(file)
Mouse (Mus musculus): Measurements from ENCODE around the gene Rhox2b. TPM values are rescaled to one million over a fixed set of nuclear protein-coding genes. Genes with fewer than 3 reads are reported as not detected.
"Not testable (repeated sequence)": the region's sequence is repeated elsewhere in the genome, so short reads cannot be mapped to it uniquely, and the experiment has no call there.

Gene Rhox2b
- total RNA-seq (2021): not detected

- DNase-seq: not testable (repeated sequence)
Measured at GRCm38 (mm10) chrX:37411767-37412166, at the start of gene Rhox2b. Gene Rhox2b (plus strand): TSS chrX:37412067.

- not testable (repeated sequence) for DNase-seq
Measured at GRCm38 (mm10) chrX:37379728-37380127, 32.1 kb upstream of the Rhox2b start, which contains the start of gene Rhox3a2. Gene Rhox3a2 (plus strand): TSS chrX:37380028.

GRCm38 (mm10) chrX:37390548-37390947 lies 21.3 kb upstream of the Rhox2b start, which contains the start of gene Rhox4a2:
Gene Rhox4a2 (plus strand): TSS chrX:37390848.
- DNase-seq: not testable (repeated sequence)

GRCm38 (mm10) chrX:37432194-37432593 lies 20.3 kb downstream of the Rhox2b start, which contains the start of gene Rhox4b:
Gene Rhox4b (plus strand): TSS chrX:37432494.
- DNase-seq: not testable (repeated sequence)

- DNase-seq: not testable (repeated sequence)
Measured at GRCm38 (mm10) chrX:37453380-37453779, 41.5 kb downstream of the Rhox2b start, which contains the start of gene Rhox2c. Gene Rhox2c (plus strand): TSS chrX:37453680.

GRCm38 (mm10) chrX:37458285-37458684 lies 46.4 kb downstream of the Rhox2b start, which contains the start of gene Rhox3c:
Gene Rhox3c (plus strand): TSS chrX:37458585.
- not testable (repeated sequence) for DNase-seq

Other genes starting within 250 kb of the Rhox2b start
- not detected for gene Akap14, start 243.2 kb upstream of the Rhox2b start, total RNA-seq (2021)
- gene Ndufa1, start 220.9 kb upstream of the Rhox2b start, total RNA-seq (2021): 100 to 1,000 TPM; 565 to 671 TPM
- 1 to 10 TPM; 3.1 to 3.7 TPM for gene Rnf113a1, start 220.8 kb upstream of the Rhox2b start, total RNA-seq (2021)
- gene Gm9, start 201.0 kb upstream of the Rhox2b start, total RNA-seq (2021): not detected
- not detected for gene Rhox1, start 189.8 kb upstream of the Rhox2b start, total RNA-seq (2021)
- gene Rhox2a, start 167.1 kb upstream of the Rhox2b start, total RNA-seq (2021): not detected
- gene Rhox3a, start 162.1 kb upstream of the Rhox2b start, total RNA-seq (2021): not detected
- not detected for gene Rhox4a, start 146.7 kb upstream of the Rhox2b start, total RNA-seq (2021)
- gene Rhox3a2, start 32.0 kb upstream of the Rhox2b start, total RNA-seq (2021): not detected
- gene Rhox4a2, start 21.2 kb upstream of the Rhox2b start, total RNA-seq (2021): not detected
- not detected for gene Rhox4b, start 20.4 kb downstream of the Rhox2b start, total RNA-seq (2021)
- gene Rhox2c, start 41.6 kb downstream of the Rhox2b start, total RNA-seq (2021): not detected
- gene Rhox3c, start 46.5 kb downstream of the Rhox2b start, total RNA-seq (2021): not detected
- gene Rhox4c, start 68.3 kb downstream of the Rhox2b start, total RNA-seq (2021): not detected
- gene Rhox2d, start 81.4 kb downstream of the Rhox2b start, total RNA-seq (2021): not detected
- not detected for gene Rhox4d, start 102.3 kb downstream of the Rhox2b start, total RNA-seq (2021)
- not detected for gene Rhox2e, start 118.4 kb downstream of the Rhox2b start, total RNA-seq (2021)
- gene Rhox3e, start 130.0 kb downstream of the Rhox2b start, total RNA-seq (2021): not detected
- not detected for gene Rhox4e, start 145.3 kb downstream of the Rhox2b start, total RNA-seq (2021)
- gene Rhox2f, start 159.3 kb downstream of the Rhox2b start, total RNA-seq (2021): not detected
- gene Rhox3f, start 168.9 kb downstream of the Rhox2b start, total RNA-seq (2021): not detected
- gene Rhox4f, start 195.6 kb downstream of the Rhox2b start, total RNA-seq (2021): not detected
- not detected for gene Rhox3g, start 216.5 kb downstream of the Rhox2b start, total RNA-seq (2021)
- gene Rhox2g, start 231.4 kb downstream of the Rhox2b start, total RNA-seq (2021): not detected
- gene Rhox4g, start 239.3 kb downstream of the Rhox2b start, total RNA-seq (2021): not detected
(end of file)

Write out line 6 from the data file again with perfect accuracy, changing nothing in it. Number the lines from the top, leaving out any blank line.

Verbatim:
Measured at GRCm38 (mm10) chrX:37411767-37412166, at the start of gene Rhox2b. Gene Rhox2b (plus strand): TSS chrX:37412067.